Pigeon-holing wealthy women as being warier of taking chances than their male counterparts could lead to “wealth destruction,” a high net worth financial adviser warns.
Salisbury House Wealth quoted Her Majesty’s Revenue & Customs figures when it said women now make up 47% of all cash millionaires in the United Kingdom, with 53,000 women worth more than £1 million ($1.2 million) compared to 59,000 men.
However, the Leicester based firm highlighted that the value of assets owned by male millionaires in the UK is £222 billion ($272 billion), which is £93 billion more than the £128 billion owned by women millionaires.
The closing gender wealth gap was also illustrated by the 2016 HSBC Private Bank report titled The Essence of Enterprise. The report found almost half of today's entrepreneurs under the age of 35 are women, based on an online survey of more than 2,800 business owners.
An average of 47% entrepreneurs under the age of 35 are women, the report showed, compared with 26% of entrepreneurs aged 55 or over.
In some countries, the contrast between generations was greater still. In the UK, the survey found that 59% of entrepreneurs under the age of 35 are female, compared with just 16% of those over the age of 55.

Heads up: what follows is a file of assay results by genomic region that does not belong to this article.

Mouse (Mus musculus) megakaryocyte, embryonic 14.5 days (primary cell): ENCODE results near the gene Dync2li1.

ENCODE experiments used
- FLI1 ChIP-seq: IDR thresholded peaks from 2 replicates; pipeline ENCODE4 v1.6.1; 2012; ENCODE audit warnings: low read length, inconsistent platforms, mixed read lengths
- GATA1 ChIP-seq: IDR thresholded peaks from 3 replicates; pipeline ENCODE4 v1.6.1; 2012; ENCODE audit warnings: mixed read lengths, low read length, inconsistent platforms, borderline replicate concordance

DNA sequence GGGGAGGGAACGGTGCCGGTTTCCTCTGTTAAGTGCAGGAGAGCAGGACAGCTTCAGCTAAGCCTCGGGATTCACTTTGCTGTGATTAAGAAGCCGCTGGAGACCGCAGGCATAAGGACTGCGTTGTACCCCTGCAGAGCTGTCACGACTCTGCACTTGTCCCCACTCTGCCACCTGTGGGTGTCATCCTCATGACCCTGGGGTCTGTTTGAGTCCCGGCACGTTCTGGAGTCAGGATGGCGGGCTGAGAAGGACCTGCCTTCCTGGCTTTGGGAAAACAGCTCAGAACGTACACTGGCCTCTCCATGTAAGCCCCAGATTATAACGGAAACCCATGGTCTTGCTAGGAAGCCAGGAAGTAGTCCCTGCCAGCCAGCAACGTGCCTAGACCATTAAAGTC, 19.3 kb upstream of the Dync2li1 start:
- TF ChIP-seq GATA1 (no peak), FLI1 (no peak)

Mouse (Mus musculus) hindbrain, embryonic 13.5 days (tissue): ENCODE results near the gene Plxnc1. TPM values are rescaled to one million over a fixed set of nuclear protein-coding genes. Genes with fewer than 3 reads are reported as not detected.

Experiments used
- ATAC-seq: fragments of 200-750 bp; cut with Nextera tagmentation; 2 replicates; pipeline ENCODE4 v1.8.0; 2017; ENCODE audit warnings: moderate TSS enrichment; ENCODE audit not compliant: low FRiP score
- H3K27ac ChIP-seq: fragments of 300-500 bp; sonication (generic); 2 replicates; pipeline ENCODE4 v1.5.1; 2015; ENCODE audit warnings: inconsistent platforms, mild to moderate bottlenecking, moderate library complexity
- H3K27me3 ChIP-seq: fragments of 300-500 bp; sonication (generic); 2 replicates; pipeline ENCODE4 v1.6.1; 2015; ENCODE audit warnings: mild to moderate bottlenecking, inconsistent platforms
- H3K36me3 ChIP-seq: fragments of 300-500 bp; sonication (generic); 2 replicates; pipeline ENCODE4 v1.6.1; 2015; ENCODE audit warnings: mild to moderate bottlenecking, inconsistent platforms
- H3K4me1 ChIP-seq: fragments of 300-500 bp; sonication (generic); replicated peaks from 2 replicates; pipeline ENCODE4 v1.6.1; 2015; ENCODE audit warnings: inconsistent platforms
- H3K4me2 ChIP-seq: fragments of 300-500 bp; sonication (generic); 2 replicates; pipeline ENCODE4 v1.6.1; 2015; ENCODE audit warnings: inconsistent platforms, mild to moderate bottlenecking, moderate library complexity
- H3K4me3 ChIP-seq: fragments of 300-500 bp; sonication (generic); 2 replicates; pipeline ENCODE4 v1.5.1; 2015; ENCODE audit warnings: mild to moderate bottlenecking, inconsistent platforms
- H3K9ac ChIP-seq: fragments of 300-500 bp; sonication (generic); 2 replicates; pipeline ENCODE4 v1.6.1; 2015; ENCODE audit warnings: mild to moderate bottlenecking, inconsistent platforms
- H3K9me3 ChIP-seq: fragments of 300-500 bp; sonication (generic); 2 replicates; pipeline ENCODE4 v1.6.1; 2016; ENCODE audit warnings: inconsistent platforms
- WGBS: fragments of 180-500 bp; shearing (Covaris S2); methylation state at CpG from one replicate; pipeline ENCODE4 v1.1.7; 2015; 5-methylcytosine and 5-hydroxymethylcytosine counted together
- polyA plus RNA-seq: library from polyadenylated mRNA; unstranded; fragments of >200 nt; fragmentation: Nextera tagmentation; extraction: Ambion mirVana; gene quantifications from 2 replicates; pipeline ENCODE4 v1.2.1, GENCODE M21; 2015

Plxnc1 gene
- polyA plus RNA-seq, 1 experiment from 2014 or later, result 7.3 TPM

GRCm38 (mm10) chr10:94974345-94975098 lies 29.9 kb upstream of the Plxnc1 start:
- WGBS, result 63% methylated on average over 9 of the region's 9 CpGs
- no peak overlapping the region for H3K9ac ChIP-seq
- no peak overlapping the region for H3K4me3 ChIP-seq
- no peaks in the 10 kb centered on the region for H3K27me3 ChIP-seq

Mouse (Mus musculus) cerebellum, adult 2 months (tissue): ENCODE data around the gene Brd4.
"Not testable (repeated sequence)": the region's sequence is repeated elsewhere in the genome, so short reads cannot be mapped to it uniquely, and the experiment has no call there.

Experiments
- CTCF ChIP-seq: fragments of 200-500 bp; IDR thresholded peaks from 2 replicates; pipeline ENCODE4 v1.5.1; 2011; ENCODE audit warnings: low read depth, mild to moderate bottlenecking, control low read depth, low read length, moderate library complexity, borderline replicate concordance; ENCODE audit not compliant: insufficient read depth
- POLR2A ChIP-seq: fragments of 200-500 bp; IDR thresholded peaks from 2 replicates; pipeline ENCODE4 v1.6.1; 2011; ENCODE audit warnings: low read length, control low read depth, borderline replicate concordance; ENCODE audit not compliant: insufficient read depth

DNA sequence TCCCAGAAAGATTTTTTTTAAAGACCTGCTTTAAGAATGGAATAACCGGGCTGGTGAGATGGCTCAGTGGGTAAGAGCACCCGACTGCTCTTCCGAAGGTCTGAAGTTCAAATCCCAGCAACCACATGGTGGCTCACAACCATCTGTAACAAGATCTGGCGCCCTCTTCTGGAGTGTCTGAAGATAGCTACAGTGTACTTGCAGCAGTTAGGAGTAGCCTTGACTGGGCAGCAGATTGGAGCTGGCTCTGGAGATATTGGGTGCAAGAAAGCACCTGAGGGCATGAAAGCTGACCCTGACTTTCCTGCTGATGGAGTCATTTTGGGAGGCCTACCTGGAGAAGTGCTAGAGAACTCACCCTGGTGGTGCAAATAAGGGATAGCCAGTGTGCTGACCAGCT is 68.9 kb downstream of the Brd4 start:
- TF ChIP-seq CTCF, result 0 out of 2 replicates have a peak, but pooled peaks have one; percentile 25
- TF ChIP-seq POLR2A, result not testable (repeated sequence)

Salisbury House Wealth said while the difference in wealth levels between men and women among the very richest remained stark there were positive signs the gender wealth gap was closing among the mass affluent.
Tim Holmes, Managing Director of Salisbury House Wealth, said some high net worth women were poorly served in terms of financial advice.
“There is an outdated stereotype in some parts of the financial services industry that women are more risk averse than men which leads to women being put in extremely low yielding investments,” Holmes said.
“This can lead to wealth destruction as inflation eats at their returns.
“The wealth accrued by UK millionaires comes from a huge variety of sources. However, nearly all of them need good quality financial advice that matches their portfolio to their risk appetite.”
Holmes said one of the most significant risks to investment performance in the zero-rate environment was of the value of savings being eroded by inflation.
“If old-fashioned advisers push women towards overly risk-averse portfolios that underperform there is a risk that the ‘gender investment gap’ will increase.”